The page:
Charles Taylor former President and war lord of Liberia has challenged the prosecution to bring any evidence of his secret bank accounts around the world.
Continuing his evidence in chief at the Special Court trial in The Hague, The Netherlands, he said the prosecution knows it’s a lie but they keep repeating it.
He also denied stashing away huge amounts of money, allegedly earned through illicit diamond trading with Sierra Leonean rebels during the country’s 11-year conflict. “The prosecution has to prove that such accounts existed” Charles Taylor added.
“I ask anyone on this planet, if you know of any account that I opened or if you know anyone who was acting in my interest, you are obliged to come forward and say it.”
“What bank account has the UN found out for me?” Mr. Taylor asked. “Nobody ever brings factual evidence but it is repeated, repeated and repeated, and you can never put things straight.”
The Special Court prosecution team has alleged that Taylor benefited from diamonds mined by Sierra Leonean rebels, the RUF, during the country’s civil war, and that Mr. Taylor hid the proceeds in secret bank accounts. The prosecutor has been working with the UN Sanctions Committee to recover any monies and assets, if at all they exist.
Mr. Taylor told the court. “I may be dead and gone before somebody will say Taylor did not have any money or assets all over the world.”
He also denied allegations that he gave support to the RUF to attack the diamonds fields in Kono and that he helped the rebels plan the January 1999 attack on Freetown. Asked by his defence counsel Courtenay Griffiths whether he had anything to gain from these attacks, Mr. Taylor said “absolutely nothing. The allegation is false. I had everything to lose in the process if anything like that happened.”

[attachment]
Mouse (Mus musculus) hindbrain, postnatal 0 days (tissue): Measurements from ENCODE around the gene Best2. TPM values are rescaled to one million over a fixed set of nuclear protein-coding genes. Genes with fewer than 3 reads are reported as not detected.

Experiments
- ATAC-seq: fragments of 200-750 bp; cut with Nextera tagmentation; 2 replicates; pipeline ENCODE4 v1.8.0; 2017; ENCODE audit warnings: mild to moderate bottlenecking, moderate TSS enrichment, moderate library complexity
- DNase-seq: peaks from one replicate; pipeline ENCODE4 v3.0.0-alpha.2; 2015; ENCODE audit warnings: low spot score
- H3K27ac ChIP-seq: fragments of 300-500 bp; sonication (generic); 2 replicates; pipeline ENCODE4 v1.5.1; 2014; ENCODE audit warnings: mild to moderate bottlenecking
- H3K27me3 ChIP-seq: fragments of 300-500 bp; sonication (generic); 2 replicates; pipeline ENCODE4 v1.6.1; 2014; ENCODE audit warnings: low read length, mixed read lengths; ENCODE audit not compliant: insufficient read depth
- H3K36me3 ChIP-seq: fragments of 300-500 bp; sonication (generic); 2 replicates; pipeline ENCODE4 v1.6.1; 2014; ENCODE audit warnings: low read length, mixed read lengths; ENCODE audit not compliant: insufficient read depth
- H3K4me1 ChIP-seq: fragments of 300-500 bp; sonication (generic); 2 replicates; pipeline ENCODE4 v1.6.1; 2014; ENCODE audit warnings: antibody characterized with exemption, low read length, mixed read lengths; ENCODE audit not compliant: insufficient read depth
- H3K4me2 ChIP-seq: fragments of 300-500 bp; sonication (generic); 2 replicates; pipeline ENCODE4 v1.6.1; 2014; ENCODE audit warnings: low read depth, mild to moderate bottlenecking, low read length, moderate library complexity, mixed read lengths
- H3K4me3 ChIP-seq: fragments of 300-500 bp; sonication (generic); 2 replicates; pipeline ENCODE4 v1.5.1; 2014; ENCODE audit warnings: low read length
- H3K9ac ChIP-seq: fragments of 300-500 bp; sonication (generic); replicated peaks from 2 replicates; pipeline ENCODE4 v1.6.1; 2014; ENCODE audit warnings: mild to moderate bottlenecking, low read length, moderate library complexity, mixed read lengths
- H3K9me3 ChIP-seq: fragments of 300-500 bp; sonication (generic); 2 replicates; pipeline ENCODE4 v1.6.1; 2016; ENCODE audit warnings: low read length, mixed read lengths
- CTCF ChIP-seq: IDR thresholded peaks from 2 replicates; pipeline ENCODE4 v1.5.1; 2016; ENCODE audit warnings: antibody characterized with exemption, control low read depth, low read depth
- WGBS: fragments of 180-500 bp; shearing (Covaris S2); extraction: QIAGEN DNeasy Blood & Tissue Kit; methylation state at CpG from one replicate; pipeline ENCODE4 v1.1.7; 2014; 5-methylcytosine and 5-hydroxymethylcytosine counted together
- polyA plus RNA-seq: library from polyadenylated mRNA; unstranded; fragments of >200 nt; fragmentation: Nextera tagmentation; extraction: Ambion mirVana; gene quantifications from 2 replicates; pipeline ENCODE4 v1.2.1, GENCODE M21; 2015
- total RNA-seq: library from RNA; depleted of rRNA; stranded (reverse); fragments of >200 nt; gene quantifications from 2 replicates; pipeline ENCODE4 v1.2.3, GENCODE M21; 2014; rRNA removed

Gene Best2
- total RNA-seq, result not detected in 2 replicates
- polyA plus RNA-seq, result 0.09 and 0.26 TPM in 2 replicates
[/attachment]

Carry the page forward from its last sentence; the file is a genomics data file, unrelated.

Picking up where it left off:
Speaking about the January 1999 attack on Freetown, Mr. Taylor told the judges that “I was shocked and angry as anybody else to hear of that attack.”
Mr. Taylor, however, did admit that in September 1998, he invited RUF commander Sam Bockarie to Liberia and gave him some amount of money.
He explained that such invitation was purely meant to convince him to end the war in Sierra Leone and that the money given to Bockarie was purely as a gift, not for the purchase of arms and ammunition.
“When you become president we do give envelopes, may be one or two thousand dollars; we give it so that the person will go and have good time with his boys and may be buy some new jeans, some sneakers, that kind of thing,” Mr. Taylor told the court.
Asked by his defense counsel whether the money was for the purchase of arms and ammunition, Mr. Taylor responded with an emphatic “no.” Mr. Taylor also denied giving any other gifts such as satellite phones or vehicles to Sam Bockarie or promoting Bockarie to the rank of Brigadier General. “There is no such thing as Taylor having money, assets or transferring arms and ammunition to Sierra Leone. They have reduced me to a petty thief or petty thug,” Mr. Taylor said.